Using restorative practices is part of our peacebuilding culture school wide. These practices involve creating space for people to listen fully. Sometimes that is a conversation between two or more students, facilitated by a teacher, counselor, or principal. All parties involved agree to the process before starting.
In larger groups, a circle process provides the opportunity for everyone to speak and listen. The speaker holds a “talking piece,” such as a stone or a ball, and passes it to the next person when they are done. There’s always the option to pass.
The elementary division of EMS was founded in 2005 with an RJ lens woven into the fabric of this new school. That mindset has gained momentum in our school, spreading into the “DNA” of our middle and high school.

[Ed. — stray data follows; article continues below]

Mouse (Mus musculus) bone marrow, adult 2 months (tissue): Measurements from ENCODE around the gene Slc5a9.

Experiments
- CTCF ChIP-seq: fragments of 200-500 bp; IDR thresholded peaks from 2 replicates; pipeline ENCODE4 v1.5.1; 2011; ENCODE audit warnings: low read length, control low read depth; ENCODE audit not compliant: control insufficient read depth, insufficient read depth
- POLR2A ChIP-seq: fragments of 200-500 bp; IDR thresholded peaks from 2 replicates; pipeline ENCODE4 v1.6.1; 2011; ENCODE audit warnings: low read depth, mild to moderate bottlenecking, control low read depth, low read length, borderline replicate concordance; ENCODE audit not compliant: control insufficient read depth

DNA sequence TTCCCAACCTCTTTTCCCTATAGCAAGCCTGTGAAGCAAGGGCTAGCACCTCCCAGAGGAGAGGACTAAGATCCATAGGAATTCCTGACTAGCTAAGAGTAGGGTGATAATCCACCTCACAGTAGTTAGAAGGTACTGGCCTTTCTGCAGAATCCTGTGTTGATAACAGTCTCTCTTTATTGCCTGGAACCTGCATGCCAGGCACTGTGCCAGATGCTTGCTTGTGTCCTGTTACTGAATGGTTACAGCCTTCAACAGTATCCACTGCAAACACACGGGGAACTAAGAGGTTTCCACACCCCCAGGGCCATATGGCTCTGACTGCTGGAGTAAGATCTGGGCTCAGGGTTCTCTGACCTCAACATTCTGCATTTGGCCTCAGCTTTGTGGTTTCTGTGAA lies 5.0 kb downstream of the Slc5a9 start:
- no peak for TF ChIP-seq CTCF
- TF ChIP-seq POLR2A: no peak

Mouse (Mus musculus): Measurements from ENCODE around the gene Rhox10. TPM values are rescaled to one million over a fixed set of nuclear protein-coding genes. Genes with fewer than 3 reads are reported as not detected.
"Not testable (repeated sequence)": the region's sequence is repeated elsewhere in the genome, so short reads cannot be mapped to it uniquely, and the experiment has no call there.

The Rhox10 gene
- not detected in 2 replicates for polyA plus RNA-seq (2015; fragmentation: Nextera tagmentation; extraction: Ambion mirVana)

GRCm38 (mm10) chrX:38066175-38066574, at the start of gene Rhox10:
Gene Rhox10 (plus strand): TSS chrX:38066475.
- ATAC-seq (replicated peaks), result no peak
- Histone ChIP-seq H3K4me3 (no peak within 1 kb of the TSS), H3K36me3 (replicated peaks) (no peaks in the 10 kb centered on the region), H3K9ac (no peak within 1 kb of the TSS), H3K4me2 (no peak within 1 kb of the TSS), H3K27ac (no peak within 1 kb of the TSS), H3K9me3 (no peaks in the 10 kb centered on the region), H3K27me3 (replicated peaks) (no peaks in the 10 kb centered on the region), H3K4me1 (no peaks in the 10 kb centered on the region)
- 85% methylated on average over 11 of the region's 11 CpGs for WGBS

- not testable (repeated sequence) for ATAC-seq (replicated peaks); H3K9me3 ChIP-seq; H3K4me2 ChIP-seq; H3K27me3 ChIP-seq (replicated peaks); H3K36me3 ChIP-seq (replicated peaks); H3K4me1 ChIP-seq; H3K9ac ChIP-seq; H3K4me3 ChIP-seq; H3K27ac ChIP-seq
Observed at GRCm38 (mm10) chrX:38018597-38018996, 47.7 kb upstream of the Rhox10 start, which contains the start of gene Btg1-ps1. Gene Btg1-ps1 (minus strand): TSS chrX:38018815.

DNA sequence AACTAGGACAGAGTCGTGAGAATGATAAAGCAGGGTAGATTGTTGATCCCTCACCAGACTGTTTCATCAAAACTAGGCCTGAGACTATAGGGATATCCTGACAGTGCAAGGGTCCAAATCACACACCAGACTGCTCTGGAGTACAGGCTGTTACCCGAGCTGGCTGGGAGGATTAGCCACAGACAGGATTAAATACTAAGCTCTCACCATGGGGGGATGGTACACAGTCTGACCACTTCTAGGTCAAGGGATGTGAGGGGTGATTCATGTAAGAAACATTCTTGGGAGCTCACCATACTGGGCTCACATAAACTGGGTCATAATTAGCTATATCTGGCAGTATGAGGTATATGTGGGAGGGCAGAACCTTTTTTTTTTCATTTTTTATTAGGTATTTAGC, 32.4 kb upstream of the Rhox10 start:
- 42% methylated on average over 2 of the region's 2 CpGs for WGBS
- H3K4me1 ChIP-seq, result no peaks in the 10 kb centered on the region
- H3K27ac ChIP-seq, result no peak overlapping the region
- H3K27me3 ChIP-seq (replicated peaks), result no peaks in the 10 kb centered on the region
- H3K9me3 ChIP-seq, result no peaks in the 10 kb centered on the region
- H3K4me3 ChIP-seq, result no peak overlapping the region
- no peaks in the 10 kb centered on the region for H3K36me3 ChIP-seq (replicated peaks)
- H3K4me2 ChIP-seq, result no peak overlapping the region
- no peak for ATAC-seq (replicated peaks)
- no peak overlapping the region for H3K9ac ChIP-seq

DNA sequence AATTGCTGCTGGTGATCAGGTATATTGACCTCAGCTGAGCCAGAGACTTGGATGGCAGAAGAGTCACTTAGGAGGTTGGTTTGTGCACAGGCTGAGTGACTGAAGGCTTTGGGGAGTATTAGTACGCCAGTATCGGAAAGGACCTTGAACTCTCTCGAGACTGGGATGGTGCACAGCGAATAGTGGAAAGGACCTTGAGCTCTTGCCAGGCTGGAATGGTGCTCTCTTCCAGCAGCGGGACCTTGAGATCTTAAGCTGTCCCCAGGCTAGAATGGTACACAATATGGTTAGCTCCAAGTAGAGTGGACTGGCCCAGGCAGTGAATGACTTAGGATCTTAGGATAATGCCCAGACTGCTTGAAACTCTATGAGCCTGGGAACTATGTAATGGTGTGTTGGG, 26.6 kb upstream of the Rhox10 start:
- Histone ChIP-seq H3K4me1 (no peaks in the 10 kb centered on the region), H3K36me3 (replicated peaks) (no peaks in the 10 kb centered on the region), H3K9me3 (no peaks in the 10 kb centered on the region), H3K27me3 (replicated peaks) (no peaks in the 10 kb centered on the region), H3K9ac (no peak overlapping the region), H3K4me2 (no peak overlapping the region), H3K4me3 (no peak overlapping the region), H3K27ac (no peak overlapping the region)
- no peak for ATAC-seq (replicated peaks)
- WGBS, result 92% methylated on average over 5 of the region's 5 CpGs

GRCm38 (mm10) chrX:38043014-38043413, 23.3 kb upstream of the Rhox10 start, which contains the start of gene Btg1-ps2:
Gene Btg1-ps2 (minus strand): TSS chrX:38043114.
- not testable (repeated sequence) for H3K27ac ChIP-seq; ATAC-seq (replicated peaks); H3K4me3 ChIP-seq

Currently, restorative practices are also gaining momentum not only at EMS, but in schools nationwide.
"This time-consuming work is not easy. But each day I see our teachers and principals taking time to model and teach Christ-like ways of addressing hurt between students and others. These lessons help us fulfill our mission to call students to faith in Jesus Christ and pursue compassionate service in the world."
Head of School
In this video, third grade teacher Heidi Byler shares about restorative justice at Eastern Mennonite Elementary School. She is part of a group of teachers who are taking part in graduate level studies about using restorative justice in educational settings.